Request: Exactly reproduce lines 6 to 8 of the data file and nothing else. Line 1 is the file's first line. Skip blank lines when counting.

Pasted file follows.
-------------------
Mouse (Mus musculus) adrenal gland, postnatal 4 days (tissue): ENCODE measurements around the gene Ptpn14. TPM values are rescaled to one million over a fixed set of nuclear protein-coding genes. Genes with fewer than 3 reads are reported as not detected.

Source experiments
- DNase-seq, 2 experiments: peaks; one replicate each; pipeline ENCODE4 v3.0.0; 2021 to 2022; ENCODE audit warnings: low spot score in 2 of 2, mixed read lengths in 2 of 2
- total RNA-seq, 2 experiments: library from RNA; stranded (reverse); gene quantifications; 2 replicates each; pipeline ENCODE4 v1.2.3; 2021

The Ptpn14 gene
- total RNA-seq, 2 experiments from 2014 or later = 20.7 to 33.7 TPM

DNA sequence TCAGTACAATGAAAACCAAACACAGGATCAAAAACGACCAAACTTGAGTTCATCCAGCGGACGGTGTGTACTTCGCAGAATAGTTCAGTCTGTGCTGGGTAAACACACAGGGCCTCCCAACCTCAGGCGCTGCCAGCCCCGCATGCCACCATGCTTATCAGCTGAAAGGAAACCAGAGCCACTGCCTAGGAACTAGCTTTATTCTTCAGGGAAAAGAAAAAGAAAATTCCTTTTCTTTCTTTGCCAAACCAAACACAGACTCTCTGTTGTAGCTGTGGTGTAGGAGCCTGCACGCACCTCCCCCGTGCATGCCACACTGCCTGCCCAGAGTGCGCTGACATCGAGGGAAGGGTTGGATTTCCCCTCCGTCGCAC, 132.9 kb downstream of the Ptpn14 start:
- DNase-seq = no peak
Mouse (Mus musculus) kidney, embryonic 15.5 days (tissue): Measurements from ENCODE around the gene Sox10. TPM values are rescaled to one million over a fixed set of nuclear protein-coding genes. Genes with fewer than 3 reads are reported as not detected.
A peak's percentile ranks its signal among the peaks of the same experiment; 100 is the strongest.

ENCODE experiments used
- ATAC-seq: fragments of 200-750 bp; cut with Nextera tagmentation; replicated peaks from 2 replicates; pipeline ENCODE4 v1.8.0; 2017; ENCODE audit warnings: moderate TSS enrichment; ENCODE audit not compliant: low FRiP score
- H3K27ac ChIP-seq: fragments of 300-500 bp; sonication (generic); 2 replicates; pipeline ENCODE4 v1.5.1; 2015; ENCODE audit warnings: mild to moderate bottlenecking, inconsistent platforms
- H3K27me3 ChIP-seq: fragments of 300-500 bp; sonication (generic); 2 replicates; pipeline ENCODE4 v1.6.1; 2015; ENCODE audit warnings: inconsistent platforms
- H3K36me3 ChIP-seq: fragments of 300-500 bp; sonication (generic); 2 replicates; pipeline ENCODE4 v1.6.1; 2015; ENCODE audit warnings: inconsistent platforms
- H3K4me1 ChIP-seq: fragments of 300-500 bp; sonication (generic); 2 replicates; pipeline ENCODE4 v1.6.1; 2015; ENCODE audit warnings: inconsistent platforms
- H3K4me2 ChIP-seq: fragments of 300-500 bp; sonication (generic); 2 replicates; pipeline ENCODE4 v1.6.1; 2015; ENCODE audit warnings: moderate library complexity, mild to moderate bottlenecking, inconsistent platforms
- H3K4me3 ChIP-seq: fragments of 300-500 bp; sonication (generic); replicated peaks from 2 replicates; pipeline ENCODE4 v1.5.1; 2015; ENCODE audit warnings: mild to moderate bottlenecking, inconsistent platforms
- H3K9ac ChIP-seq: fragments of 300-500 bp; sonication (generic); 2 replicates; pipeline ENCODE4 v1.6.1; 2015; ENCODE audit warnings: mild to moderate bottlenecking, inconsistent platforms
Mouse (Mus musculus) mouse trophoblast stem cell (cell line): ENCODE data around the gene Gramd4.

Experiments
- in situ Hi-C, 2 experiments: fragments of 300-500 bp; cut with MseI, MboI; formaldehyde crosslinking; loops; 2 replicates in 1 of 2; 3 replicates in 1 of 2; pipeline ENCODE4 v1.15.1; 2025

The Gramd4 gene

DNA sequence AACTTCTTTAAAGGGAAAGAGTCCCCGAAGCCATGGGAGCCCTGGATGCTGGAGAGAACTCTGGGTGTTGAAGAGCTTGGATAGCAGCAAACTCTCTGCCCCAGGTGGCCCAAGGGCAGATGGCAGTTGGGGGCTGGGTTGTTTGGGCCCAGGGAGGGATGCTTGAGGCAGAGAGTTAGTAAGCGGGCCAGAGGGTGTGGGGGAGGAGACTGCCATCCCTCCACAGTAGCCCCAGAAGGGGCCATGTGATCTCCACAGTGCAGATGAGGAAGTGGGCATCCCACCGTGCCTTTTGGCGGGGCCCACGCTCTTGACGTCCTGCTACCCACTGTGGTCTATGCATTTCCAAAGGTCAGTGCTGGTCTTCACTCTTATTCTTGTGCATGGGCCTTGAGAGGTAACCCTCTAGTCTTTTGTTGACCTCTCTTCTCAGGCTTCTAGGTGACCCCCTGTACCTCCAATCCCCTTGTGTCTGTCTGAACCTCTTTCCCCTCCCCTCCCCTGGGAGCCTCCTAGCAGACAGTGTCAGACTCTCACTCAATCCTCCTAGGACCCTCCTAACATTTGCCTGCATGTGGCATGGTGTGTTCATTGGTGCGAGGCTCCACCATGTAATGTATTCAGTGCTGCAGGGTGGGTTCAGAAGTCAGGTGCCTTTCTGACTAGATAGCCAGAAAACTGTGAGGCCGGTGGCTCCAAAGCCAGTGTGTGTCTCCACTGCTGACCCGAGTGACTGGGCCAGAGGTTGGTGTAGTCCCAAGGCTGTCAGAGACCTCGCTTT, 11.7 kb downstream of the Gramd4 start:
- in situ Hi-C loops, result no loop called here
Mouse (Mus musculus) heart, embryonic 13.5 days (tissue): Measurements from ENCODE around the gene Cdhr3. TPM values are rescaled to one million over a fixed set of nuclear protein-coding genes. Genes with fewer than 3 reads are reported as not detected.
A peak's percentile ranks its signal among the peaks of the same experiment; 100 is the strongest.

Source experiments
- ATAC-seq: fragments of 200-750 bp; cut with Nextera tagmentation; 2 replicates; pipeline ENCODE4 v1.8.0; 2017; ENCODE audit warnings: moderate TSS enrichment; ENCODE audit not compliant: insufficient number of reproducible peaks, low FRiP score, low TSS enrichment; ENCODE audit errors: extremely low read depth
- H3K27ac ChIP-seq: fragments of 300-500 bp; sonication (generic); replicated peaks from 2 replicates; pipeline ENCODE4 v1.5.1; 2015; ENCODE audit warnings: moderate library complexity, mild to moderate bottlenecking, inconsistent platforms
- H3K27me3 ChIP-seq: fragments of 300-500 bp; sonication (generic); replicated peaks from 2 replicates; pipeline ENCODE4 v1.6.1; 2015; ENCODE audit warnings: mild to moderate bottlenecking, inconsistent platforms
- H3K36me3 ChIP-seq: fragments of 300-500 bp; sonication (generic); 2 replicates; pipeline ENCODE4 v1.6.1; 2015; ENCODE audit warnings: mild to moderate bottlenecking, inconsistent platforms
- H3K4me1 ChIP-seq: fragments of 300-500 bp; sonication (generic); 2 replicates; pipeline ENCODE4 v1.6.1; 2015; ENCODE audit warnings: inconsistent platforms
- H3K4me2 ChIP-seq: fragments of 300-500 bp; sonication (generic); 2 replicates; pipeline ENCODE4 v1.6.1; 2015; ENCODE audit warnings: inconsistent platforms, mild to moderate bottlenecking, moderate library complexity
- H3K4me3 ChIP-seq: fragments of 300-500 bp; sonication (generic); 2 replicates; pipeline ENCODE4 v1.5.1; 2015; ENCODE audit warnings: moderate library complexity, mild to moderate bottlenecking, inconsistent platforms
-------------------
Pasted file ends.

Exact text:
- total RNA-seq, 2 experiments from 2014 or later = 20.7 to 33.7 TPM

DNA sequence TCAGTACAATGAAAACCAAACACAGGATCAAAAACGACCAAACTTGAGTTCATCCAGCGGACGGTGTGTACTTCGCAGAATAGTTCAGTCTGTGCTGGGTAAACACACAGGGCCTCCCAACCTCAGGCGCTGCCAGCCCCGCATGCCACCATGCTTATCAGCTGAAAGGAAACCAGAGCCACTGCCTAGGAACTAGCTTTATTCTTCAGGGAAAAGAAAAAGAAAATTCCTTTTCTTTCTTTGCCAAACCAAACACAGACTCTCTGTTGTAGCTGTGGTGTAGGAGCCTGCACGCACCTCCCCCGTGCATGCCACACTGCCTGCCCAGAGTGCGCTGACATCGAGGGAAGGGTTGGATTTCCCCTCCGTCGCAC, 132.9 kb downstream of the Ptpn14 start:
- DNase-seq = no peak